nothing can stop it

A walk along the intertidal band at Alki Point presents an intriguing puzzle to the beachcomber. Sifting through discarded mollusk shells littering the shore, allowing a moment’s scrutiny for each, one begins to see a curious pattern emerge. Near the umbones (the bulges on either side of the hinge) of many of the bivalve shells is a small hole, perfectly symmetrical and slightly countersunk, as if the shell had been drilled through by a jeweler stringing a necklace. A number of empty snail shells sport an identical hole on the largest whorl, above the spiral’s mouth. Besides these minor flaws, the shells appear intact and in good shape, betraying no other evidence as to the fate of their inhabitants. Who, or what, is doing this beach-wide precision drilling?

Meet the Lewis’s moon snail (Lunatia lewisii), cold-blooded clam killer of the North Pacific. (Moon snails eat snails, too, including other moon snails—but we’ll keep clam on that.) Largest of the Naticidae, a family of predatory—yes, predatory—sea snails found throughout the world’s oceans, these phlegmatic gastropods are the bane of a bivalve’s existence. They are big and beefy, with shells the size of grapefruits and gobs of pearlescent, gelatinous flesh. Their foot (essentially the snail’s soft, external anatomy) can swell with seawater to four times the shell’s volume, extruding over and around the mantle like an aegis of living snot. The shell all but engulfed by the snail’s bulk, it is hard to believe that, if harassed, the creature can retract fully into its mobile home—but retract it does, albeit very, very slowly. Moon snails glide along on a track of mucus, prowling the sandy substrate in search of prey too haplessly immobile or perilously unaware to thwart their advances.

Moon snails love to eat clams, and like many other clam enthusiasts, they dig up their quarry siphon-first. A snail will burrow beneath the topmost layer of sand, probing with its antennae for the telltale excrescence of a clam neck. Once found, the snail latches on powerfully and envelopes the clam with its copious foot, alternately pulling and contorting its body to displace the surrounding sand and dislodge the bivalve. (One might imagine the victim shrieking in terror at this point, had it the means to do so.) In a death scene worthy of “The Blob”, the snail positions its catch umbo-up and smothers it to death with slime. Soon afterward the drilling begins. (Again, one imagines cinematic sound effects: the bone-chilling suck of the snail’s foot, the victim’s gurgling last breath, the spine-tingling whine of a dentist’s bit. Alas, it is a silent struggle, and neither actor understands vertebrate imagery, anyway.) Using its tongue-like radula like an auger, the snail bores through the clam’s umbo, aided by an acidic secretion that partially dissolves the calcium carbonate shell. At last the snail will eat, using its hollow proboscis to dredge out the clam’s soft tissues in what could perhaps be described as a shellfish protein shake.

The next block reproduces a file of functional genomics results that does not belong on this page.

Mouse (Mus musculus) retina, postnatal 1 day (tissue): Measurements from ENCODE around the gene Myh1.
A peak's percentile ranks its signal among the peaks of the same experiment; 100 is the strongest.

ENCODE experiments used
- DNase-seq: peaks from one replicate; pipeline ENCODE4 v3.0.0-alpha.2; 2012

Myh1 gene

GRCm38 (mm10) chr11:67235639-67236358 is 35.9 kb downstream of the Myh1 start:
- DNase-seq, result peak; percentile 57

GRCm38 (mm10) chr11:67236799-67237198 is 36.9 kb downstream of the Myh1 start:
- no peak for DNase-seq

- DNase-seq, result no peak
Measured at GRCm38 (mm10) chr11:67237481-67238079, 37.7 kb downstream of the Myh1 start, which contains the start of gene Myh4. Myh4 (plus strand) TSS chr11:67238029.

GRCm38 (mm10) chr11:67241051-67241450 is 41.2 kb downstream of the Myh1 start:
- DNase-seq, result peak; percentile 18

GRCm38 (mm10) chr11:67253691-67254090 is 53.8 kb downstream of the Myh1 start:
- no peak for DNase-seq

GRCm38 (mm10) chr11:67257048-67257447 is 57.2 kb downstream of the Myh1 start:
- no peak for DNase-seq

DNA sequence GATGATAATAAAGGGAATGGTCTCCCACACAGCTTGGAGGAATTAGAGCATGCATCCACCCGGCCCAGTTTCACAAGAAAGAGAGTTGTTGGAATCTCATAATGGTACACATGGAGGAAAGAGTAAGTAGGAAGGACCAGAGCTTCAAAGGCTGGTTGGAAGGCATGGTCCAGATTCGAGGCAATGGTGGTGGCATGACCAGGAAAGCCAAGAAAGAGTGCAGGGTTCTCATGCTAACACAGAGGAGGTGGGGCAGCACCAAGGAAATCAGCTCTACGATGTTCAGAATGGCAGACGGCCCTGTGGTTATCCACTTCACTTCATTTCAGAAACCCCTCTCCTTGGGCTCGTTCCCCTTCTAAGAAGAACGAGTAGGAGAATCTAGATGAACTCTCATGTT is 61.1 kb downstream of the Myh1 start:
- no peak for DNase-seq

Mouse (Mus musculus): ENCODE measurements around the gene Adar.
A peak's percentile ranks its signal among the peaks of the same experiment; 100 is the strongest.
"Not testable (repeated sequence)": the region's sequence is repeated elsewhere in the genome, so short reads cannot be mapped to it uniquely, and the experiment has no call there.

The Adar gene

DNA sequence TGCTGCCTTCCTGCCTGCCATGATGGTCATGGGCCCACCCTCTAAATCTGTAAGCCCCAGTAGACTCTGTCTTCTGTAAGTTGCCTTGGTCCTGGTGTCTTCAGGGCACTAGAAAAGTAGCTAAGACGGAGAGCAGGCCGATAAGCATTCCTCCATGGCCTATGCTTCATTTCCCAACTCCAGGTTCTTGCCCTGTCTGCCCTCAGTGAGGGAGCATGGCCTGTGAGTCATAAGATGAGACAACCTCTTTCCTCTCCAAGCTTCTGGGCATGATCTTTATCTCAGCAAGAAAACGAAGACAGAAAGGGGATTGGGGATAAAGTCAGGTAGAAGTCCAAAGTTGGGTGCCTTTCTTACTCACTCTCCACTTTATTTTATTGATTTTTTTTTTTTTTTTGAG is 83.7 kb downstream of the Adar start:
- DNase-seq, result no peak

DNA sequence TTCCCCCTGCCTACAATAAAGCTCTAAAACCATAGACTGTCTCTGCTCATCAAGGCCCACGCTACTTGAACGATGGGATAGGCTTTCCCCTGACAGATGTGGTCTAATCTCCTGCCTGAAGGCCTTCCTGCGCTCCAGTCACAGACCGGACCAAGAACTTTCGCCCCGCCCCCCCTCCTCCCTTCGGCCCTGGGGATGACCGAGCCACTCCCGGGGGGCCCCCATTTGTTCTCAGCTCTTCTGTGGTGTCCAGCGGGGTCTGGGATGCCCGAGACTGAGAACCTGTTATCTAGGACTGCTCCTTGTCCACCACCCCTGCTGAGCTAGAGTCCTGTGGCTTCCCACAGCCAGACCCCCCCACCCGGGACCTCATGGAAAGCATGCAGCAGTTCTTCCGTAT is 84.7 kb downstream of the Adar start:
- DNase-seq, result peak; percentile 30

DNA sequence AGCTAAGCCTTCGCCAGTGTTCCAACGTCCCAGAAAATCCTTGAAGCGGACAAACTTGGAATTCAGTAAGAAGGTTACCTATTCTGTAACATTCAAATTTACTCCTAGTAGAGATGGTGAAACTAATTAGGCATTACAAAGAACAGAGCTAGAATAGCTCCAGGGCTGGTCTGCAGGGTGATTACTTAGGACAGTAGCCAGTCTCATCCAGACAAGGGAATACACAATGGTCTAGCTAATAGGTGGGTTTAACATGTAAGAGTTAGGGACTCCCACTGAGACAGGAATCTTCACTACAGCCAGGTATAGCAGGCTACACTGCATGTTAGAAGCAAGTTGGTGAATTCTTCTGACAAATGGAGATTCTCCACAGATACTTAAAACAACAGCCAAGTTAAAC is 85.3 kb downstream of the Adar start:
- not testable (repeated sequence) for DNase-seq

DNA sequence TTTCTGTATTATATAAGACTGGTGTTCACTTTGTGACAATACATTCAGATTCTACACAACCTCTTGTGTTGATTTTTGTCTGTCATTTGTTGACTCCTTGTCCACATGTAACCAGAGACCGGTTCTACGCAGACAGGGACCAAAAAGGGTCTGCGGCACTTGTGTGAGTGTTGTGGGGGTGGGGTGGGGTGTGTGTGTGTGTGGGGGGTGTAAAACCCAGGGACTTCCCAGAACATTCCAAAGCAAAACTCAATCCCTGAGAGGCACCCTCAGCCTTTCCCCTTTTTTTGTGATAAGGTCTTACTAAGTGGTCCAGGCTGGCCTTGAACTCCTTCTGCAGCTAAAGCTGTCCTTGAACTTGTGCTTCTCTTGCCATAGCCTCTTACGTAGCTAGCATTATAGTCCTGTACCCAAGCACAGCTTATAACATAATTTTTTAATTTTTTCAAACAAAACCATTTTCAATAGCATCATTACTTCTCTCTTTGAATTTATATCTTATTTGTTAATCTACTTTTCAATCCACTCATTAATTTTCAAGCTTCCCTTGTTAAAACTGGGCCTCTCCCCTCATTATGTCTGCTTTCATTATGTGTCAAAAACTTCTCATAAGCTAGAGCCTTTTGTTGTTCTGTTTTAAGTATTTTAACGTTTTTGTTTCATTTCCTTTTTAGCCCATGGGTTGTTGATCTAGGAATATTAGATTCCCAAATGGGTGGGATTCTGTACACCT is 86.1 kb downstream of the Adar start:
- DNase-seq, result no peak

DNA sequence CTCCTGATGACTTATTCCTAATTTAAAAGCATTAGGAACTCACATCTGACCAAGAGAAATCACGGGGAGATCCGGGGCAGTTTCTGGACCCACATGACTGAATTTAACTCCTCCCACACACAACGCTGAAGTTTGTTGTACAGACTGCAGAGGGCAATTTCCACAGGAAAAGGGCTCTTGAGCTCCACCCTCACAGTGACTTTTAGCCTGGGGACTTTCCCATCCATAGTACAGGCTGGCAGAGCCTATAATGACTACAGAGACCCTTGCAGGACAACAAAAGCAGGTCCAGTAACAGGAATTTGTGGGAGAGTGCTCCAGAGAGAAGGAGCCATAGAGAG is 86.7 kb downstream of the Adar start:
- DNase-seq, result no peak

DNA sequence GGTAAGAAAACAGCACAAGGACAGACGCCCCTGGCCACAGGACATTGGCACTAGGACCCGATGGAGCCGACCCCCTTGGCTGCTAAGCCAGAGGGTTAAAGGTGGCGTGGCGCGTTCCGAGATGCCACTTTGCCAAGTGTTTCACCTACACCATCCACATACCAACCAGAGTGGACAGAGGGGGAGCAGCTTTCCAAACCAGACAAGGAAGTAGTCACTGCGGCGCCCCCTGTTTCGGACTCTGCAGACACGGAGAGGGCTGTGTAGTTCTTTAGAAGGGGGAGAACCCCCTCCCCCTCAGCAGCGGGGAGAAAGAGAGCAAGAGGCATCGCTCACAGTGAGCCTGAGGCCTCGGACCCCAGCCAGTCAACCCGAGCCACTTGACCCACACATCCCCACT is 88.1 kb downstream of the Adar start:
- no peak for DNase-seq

As is befitting a villain of such dastardly renown, the moon snail leaves not one calling card but two: the drill hole, of course, as well as its egg-sheltering “sand collar”, often found at low tide and sometimes mistaken for a busted-up toilet plunger. It is a distinctive ring-shaped structure composed solely of mucus and sand, and it harbors the next thousand-strong generation of clam-bushing, drill-toting snail-nailers. Only a handful of these teeming larvae will survive into adulthood, but it is no exaggeration to say that those paltry, lubricous few will leave a trail of pierced shells in their wake.

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